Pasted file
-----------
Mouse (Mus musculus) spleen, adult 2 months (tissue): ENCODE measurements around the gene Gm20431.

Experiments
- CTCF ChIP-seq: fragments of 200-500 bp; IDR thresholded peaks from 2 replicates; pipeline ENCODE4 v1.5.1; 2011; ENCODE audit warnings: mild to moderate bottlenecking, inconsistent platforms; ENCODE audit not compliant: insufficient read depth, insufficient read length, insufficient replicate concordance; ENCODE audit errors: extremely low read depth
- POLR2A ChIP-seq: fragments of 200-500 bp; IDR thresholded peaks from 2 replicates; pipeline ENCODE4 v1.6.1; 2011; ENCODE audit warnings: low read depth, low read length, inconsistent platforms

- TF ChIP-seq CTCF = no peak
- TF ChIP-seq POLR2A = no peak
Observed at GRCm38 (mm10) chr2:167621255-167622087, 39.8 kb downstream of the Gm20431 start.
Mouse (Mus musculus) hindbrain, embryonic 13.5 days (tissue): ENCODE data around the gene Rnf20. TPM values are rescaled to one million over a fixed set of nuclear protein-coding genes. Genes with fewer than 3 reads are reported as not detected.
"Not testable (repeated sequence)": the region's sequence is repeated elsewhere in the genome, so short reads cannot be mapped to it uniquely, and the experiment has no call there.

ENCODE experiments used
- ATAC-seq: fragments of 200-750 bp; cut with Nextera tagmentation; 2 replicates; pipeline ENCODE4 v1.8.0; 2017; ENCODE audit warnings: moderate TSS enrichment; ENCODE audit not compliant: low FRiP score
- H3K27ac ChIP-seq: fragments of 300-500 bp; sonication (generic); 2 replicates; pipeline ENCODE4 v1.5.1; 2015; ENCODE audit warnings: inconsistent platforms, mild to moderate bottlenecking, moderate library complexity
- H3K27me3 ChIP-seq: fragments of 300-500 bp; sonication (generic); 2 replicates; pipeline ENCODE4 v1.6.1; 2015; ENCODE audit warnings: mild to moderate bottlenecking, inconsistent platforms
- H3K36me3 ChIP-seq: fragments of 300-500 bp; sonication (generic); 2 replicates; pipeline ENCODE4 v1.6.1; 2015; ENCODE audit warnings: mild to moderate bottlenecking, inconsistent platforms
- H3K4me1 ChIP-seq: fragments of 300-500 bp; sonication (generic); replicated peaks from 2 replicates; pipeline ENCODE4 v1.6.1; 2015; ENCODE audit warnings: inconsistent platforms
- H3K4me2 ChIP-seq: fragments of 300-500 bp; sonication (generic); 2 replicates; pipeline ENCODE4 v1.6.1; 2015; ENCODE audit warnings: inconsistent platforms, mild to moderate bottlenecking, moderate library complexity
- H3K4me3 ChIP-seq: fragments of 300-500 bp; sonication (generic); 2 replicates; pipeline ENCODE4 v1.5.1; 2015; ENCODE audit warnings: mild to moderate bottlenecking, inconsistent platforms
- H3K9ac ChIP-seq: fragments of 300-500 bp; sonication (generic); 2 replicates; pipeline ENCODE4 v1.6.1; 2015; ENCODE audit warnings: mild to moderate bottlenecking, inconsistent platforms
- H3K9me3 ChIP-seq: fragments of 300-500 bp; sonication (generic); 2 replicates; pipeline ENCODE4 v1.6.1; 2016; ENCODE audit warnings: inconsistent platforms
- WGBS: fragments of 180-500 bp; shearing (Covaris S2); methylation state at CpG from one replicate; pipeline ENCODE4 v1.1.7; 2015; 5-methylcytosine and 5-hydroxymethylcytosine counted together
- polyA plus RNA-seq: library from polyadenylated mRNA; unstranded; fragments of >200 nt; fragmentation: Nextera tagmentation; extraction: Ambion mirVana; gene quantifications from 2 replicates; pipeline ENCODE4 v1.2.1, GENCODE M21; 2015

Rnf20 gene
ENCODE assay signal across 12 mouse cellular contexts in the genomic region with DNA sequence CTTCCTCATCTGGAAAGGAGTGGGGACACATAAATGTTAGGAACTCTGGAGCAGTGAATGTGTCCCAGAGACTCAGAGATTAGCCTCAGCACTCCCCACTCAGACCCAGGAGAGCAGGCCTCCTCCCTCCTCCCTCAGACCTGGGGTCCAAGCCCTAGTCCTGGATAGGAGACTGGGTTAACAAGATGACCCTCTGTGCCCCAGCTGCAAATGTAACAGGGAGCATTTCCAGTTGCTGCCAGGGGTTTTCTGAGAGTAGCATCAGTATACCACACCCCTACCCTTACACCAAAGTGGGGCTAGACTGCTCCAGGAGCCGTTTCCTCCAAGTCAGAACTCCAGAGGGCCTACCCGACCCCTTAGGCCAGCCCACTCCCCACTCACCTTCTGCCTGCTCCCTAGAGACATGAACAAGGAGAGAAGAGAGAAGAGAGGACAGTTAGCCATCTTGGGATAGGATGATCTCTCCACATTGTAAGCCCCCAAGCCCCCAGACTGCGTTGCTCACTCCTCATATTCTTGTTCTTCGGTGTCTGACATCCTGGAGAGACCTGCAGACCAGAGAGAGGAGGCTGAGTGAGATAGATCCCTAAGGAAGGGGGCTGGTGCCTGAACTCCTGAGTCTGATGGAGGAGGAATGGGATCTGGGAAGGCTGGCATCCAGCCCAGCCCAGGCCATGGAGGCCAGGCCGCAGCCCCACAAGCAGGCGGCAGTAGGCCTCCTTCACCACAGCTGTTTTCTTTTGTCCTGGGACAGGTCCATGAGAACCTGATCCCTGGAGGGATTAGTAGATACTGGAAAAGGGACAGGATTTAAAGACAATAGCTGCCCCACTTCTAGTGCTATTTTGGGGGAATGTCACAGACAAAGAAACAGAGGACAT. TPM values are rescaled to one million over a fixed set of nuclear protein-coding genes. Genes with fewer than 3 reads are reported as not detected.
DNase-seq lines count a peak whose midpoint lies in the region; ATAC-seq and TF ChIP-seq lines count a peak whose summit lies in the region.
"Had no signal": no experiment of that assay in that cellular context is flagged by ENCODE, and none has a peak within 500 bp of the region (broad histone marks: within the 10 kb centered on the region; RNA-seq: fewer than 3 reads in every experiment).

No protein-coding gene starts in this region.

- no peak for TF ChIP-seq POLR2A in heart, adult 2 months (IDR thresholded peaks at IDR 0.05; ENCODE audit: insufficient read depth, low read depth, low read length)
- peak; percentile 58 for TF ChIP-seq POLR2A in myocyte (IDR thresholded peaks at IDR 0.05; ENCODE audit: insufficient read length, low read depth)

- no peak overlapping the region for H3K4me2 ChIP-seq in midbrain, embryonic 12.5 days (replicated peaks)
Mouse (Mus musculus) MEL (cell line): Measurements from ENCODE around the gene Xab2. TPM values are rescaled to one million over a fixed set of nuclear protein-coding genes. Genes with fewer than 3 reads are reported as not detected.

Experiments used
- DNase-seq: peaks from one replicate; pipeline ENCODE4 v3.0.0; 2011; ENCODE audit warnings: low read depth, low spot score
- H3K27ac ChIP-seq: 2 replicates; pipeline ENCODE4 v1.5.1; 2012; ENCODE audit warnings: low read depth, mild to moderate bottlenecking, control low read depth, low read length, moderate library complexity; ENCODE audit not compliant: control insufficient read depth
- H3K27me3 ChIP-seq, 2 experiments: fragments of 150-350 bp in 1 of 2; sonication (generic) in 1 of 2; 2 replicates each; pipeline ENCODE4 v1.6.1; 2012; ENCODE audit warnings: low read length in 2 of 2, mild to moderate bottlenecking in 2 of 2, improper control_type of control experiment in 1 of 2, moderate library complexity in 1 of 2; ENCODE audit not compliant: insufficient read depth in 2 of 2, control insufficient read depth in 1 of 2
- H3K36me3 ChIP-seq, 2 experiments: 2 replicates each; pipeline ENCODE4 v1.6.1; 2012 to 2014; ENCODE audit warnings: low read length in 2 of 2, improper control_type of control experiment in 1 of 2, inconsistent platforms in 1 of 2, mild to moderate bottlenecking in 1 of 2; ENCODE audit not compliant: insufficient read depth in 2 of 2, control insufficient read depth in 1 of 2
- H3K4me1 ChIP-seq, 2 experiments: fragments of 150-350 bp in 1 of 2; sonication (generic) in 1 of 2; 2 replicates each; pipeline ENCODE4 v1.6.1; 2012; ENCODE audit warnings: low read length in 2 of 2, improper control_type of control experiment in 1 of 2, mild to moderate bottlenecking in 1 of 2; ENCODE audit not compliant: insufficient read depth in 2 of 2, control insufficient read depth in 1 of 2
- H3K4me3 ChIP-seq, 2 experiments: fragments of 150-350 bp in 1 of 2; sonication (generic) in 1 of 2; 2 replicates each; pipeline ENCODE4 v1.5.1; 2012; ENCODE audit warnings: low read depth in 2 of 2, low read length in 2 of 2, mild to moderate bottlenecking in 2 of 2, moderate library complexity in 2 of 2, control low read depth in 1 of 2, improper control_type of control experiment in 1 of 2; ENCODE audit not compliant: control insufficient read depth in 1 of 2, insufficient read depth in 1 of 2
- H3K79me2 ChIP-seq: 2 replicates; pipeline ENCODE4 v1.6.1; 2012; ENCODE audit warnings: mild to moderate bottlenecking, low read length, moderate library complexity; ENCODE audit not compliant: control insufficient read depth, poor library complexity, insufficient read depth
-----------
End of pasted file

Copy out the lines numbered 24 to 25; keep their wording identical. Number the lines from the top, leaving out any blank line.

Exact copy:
DNase-seq lines count a peak whose midpoint lies in the region; ATAC-seq and TF ChIP-seq lines count a peak whose summit lies in the region.
"Had no signal": no experiment of that assay in that cellular context is flagged by ENCODE, and none has a peak within 500 bp of the region (broad histone marks: within the 10 kb centered on the region; RNA-seq: fewer than 3 reads in every experiment).